Animal feed withdrawn from hundreds of farms after toxin scare

Animal feed is being withdrawn from hundreds of Dutch farms after food safety experts identified cancer-causing aflatoxin in consignments of milk from four dairy farms.

The feed originated in eastern Europe, where shipments from Serbia and Romania have been found to contain the toxin. Animal feed sector organisation Trust Feed says it is recalling all feed made with sweet corn (maize) from eastern Europe as a precaution.

The feed may be the source of the milk contamination the food safety body NVWA is quoted as saying by Nos television.


The NVWA said on Wednesday it had identified a second consignment of milk contaminated with aflatoxin. The milk came from two dairy farms.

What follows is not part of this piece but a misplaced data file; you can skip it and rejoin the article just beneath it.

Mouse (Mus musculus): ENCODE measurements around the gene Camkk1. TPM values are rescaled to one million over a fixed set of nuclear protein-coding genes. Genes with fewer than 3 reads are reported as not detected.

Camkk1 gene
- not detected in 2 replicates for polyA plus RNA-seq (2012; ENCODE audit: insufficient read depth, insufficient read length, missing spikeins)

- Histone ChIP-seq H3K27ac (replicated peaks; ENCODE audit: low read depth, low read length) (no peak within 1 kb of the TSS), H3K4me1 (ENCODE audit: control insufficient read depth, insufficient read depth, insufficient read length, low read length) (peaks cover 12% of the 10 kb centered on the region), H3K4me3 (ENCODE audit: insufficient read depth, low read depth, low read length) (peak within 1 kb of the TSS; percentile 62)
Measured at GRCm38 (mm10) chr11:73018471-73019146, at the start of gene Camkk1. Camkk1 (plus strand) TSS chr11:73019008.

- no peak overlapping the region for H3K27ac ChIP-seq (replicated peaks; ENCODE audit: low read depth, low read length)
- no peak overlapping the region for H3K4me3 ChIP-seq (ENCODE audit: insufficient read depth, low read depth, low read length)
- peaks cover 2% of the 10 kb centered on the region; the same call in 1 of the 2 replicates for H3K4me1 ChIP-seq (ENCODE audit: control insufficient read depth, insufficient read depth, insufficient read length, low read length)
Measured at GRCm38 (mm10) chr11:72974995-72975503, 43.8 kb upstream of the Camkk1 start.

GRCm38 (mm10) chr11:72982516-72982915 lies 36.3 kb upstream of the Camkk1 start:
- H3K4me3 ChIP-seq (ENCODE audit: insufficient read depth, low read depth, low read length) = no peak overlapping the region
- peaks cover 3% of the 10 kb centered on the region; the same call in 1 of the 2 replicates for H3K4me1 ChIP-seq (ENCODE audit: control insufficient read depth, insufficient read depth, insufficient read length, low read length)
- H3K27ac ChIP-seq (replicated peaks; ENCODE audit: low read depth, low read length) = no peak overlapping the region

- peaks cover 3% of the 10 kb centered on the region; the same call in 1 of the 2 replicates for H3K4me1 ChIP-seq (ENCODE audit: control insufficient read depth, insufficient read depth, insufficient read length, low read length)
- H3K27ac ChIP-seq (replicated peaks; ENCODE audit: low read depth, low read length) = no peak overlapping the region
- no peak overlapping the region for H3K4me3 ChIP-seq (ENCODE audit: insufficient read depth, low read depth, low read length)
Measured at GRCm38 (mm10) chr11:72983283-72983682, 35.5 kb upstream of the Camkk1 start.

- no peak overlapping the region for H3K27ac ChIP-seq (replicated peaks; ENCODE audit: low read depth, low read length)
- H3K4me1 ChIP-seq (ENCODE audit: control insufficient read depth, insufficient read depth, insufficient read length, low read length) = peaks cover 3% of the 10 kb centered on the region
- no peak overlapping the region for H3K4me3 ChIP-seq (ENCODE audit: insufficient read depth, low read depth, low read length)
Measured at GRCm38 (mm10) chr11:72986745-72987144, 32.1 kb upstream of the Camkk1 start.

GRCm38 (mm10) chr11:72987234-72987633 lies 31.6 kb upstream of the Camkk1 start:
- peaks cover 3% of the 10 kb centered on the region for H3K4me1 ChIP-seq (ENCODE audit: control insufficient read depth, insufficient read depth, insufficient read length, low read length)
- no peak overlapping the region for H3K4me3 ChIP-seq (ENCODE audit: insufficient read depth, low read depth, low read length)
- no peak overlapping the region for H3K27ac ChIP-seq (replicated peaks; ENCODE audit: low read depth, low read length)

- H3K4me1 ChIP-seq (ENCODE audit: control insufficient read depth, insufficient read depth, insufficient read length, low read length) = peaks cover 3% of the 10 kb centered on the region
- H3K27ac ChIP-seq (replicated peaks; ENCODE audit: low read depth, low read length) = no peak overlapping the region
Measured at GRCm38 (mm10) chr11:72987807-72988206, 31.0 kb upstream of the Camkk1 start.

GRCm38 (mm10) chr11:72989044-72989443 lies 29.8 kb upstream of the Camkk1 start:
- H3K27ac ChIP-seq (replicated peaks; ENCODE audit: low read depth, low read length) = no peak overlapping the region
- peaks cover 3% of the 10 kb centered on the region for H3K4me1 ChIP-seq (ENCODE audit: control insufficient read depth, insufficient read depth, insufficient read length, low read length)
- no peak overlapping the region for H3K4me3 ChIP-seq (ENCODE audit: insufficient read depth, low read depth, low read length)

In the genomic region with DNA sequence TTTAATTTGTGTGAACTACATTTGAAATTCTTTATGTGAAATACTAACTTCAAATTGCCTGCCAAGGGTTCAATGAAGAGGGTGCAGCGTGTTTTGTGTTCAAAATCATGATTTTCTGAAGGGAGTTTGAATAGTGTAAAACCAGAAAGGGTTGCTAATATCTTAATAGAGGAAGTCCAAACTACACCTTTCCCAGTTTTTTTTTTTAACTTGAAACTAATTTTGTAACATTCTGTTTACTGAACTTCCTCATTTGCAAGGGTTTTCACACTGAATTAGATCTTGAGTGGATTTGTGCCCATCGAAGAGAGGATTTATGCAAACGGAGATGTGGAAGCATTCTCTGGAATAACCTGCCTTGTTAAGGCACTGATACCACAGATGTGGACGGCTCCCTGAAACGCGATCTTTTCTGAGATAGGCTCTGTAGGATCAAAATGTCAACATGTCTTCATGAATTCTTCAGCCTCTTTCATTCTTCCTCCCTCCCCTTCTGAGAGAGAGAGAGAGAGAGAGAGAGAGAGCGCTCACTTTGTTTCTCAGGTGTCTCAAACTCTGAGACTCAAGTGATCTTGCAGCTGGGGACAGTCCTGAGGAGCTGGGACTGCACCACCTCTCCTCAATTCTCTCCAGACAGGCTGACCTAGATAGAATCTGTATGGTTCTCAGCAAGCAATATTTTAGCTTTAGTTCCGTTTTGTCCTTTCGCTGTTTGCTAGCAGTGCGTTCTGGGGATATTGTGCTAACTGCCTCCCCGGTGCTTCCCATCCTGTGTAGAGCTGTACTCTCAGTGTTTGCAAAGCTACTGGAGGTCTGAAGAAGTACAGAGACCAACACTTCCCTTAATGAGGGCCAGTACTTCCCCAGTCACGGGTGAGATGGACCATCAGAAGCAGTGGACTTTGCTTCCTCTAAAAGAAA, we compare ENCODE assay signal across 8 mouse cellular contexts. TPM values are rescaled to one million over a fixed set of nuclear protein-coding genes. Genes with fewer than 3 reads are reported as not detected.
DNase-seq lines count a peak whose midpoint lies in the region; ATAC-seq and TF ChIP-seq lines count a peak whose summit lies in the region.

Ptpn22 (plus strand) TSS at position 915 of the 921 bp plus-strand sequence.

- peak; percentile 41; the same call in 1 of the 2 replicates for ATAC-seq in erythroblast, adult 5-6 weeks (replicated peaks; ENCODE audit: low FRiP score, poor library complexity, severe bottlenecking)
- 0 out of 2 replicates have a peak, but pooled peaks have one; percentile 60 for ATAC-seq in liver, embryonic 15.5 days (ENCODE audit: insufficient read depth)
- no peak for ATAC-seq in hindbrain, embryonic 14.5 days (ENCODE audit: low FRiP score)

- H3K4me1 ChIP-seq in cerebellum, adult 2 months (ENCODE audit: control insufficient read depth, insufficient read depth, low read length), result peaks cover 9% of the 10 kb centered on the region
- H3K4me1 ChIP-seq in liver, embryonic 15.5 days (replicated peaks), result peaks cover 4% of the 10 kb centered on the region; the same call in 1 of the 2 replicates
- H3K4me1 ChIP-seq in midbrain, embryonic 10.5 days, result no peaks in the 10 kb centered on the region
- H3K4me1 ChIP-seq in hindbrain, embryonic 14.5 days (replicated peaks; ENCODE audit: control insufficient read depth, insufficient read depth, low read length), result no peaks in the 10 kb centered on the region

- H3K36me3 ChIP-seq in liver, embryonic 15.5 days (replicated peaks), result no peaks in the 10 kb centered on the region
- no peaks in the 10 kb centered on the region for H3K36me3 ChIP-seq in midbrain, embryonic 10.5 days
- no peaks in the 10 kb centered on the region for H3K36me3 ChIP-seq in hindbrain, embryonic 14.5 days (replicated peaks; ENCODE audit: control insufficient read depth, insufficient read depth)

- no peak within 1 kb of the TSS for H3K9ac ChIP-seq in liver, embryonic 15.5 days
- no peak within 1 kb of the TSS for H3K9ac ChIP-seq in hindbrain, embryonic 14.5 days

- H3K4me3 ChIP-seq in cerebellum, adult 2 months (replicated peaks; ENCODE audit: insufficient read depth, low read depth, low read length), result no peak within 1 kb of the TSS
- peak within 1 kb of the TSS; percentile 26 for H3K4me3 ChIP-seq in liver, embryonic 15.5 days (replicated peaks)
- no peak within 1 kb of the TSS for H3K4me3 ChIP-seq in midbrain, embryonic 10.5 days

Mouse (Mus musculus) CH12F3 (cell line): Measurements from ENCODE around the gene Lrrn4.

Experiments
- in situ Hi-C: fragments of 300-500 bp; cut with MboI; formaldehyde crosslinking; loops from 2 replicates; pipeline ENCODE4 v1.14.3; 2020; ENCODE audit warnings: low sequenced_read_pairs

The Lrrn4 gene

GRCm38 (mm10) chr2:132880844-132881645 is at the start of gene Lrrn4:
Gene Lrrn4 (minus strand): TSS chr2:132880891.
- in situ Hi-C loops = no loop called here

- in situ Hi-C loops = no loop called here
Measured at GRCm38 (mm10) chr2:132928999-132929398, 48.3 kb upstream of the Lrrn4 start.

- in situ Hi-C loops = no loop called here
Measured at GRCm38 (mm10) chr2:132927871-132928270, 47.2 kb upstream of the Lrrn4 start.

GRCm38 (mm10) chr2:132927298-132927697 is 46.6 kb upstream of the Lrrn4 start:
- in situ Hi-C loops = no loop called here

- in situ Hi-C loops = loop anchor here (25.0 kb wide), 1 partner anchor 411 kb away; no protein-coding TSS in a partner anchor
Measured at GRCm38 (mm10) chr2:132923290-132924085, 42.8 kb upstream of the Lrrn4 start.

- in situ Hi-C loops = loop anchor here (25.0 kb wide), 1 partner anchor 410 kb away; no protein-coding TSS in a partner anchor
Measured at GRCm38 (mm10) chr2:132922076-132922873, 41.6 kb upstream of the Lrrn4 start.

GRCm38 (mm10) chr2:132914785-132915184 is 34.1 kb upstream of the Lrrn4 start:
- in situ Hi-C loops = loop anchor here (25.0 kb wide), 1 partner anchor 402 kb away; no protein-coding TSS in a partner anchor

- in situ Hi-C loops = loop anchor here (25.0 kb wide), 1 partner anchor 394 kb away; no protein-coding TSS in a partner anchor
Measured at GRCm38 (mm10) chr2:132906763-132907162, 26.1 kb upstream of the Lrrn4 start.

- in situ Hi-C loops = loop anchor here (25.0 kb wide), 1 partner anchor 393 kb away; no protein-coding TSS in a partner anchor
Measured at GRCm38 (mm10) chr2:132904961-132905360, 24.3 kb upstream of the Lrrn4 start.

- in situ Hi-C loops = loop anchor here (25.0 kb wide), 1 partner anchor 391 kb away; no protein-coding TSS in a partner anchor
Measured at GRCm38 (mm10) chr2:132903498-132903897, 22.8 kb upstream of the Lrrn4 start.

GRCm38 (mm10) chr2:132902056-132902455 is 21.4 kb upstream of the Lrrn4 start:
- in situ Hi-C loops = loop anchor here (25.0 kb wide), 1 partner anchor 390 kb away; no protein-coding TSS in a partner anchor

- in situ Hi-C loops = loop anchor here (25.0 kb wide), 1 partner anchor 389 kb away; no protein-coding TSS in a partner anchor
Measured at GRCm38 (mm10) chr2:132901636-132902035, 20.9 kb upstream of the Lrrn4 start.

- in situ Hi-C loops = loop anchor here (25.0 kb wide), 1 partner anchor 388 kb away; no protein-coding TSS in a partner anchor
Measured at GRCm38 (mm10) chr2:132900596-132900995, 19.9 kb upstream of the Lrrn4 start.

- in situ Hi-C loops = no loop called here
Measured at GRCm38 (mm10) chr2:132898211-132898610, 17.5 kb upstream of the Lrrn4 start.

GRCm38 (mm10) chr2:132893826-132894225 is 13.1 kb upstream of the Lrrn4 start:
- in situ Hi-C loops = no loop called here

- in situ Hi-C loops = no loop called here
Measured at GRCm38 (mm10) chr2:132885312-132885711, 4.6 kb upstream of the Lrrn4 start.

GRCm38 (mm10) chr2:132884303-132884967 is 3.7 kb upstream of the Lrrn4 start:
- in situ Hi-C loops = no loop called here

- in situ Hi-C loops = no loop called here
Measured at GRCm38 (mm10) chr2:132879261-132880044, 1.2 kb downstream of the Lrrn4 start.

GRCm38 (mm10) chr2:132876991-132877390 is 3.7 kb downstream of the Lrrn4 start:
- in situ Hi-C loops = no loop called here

Production at the farms, which were not named, has been halted while experts try to determine the source of the contamination.

Last month, the NVWA said a consignment of contaminated milk had been found on two other dairy farms at the end of last year. Those farms have since been given the green light to resume production.


Aflatoxin is produced by fungus that grows on hay or grains. It shows up in the milk of animals that ingest it.

Earlier this week, it emerged contaminated animal feed from Serbia had been discovered in the Netherlands at five pig farms. Three other farms had also received contaminated feed from Romania. According to farming news website, it has also been found in chicken feed.

The contamination was first discovered in Germany last Friday, where the food safety authority said a possible 6,500 farms are involved.